The Walking Dead Episode Review: "Four Walls and a Roof"

by StevenHelmer

A review of the television episode that first aired October 26, 2014.

Synopsis: The Terminus survivors return Bob (Lawrence Gilliard, Jr.) to the church after discovering he has been “tainted” by a walker’s bite. Realizing an attack is imminent, Rick (Andrew Lincoln) and the rest of his group prepare to fight. However, there is dissention as Abraham (Michael Cudlitz) reveals he has fixed the church’s bus and wants to leave immediately for Washington, D.C. instead.

Guest Stars

Guest stars include Chris Burns, Andrew J. West, Travis Young and Benjamin Papac.

All About Rick and Bob

I’m not exactly sure why, but I honestly have never been a big fan of Bob on this show. As a result, his death really didn’t impact me nearly as much as it did the members of his group. However, I do have to admit I loved how he taunted the Terminus people by revealing his walker bite after they had consumed his leg (though I was also disappointed it didn’t have any sort of ill effect on them).

Overall, there were two things that really stood out for me when it came to this episode and both relate to Rick. The first was how he was so insistent on staying. While I’d like to believe it was only because he wanted to find out what happened to Daryl (Norman Reedus) and Carol (Melissa McBride), I’m not convinced he didn’t just want revenge. And, if that’s the case, it is the complete opposite of the normally cautious character we’re used to seeing.

The way he mutilated Gareth (West) was also something that really stood out. He’s been growing increasingly violent now that he no longer has Hershel (Scott Wilson) talking in his ear and I can’t help but think that will eventually spiral out of control, much like it did with Shane (John Bernthal) in the first couple of seasons.

Now that we know the truth about Father Gabriel (Seth Gilliam) and that he isn’t a bad guy, just a coward, I am a little curious what will ultimately happen with that character. Part of me thinks he has the potential to become the group’s missing voice of morality (replacing Hershel in that capacity) but, at the same time, I also think there is plenty of reason to believe he won’t last past this season, either because he gets killed or because he ultimately decides to stay behind when Rick and his group finally leave.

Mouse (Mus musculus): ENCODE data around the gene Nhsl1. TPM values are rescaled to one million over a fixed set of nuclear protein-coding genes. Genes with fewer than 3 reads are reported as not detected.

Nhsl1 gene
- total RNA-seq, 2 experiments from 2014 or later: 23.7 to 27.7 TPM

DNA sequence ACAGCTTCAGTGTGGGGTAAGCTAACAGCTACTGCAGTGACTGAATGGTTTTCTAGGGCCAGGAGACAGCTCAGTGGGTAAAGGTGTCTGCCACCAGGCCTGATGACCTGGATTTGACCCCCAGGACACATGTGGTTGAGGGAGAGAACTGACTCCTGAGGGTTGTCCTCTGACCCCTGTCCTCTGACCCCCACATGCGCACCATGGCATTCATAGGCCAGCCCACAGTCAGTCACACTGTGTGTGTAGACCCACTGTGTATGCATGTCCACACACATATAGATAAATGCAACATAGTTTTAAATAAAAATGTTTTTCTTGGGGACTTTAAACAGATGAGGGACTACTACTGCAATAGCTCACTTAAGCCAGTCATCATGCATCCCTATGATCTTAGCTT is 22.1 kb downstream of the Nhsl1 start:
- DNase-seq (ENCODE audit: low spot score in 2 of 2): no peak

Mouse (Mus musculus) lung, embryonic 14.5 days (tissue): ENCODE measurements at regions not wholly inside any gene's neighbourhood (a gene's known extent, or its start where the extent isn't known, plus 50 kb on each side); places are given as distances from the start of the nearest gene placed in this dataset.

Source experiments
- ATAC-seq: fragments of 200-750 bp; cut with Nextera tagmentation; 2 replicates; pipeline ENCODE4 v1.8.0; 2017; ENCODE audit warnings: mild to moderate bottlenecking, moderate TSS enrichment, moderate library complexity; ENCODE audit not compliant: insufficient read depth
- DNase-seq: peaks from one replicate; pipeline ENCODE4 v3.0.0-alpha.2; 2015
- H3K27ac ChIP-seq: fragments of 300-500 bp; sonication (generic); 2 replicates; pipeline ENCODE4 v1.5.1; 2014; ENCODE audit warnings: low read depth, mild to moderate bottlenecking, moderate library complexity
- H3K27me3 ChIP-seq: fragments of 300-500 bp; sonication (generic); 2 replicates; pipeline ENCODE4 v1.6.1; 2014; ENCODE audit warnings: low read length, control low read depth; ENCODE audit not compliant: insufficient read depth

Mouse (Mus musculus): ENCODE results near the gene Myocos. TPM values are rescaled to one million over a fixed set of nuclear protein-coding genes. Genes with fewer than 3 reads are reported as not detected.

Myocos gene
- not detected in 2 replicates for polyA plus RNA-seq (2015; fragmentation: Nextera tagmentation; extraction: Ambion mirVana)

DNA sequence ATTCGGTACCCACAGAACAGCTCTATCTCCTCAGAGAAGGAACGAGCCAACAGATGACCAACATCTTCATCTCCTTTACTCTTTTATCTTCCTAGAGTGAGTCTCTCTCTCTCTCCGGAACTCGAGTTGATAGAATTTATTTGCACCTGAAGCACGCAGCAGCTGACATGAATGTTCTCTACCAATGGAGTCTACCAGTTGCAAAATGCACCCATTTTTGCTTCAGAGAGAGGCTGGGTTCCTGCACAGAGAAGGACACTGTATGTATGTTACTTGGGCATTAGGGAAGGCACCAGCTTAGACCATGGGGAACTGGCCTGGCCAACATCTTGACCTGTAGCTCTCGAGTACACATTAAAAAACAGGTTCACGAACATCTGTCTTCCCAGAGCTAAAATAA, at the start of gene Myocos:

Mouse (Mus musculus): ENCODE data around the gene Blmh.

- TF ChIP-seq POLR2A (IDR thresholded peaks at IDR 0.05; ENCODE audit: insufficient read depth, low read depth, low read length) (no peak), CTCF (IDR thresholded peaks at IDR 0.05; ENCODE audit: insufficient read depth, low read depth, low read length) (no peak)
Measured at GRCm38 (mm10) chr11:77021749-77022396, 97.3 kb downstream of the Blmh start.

The one thing I wasn’t a big fan of when it came to this episode was the group splitting up again, with Abraham taking half the group, including Glenn and Maggie (Steven Yuen and Loren Cohan) with him to D.C. while Rick and the others stayed behind. This is primarily because it will once again create multiple storylines, something I haven’t been a big fan of in the past because it makes it difficult to keep track of the timeline.

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Final Opinion

I’m a little worried how splitting up the group will ultimately affect the remainder of the season. However, this episode did manage to be entertaining and, even though I haven’t been a big fan of Bob, I thought it gave him a decent send-off.

My Grade: A

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Updated: 09/10/2015, StevenHelmer
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StevenHelmer on 10/28/2014

My biggest complaint about Bob is he never really settled into a role on the series. He started out as an alcoholic and that made him interesting. But, the show moved away from that and, afterwards, he just never really seemed to fit. I thought he would potentially become the group's voice of reason after Hershel died but that was never fully embraced so, at this point, making him a victim made the most sense.

WriterArtist on 10/28/2014

Fans will miss Bob. Although he wasn't really the protagonist, he had an important role to play.

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